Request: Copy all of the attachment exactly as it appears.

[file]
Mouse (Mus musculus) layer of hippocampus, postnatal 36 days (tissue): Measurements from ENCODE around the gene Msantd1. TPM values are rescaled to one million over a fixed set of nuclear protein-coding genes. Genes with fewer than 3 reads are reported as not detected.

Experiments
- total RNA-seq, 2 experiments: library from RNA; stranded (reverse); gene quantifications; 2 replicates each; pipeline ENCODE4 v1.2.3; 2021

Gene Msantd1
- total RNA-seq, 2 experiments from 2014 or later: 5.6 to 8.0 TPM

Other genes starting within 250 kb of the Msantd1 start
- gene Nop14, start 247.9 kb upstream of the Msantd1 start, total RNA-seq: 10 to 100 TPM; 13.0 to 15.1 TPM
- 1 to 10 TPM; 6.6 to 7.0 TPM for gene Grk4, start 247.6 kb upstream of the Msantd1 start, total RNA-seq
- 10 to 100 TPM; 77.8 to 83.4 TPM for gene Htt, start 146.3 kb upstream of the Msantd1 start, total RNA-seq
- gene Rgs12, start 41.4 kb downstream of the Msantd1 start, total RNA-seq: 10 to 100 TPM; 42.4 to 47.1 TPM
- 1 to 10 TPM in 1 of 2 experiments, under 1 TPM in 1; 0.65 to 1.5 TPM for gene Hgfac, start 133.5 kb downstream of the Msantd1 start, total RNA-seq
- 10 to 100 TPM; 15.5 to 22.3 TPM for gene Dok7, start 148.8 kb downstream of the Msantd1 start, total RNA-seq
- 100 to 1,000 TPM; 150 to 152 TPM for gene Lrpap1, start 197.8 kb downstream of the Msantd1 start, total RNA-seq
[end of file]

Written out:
Mouse (Mus musculus) layer of hippocampus, postnatal 36 days (tissue): Measurements from ENCODE around the gene Msantd1. TPM values are rescaled to one million over a fixed set of nuclear protein-coding genes. Genes with fewer than 3 reads are reported as not detected.

Experiments
- total RNA-seq, 2 experiments: library from RNA; stranded (reverse); gene quantifications; 2 replicates each; pipeline ENCODE4 v1.2.3; 2021

Gene Msantd1
- total RNA-seq, 2 experiments from 2014 or later: 5.6 to 8.0 TPM

Other genes starting within 250 kb of the Msantd1 start
- gene Nop14, start 247.9 kb upstream of the Msantd1 start, total RNA-seq: 10 to 100 TPM; 13.0 to 15.1 TPM
- 1 to 10 TPM; 6.6 to 7.0 TPM for gene Grk4, start 247.6 kb upstream of the Msantd1 start, total RNA-seq
- 10 to 100 TPM; 77.8 to 83.4 TPM for gene Htt, start 146.3 kb upstream of the Msantd1 start, total RNA-seq
- gene Rgs12, start 41.4 kb downstream of the Msantd1 start, total RNA-seq: 10 to 100 TPM; 42.4 to 47.1 TPM
- 1 to 10 TPM in 1 of 2 experiments, under 1 TPM in 1; 0.65 to 1.5 TPM for gene Hgfac, start 133.5 kb downstream of the Msantd1 start, total RNA-seq
- 10 to 100 TPM; 15.5 to 22.3 TPM for gene Dok7, start 148.8 kb downstream of the Msantd1 start, total RNA-seq
- 100 to 1,000 TPM; 150 to 152 TPM for gene Lrpap1, start 197.8 kb downstream of the Msantd1 start, total RNA-seq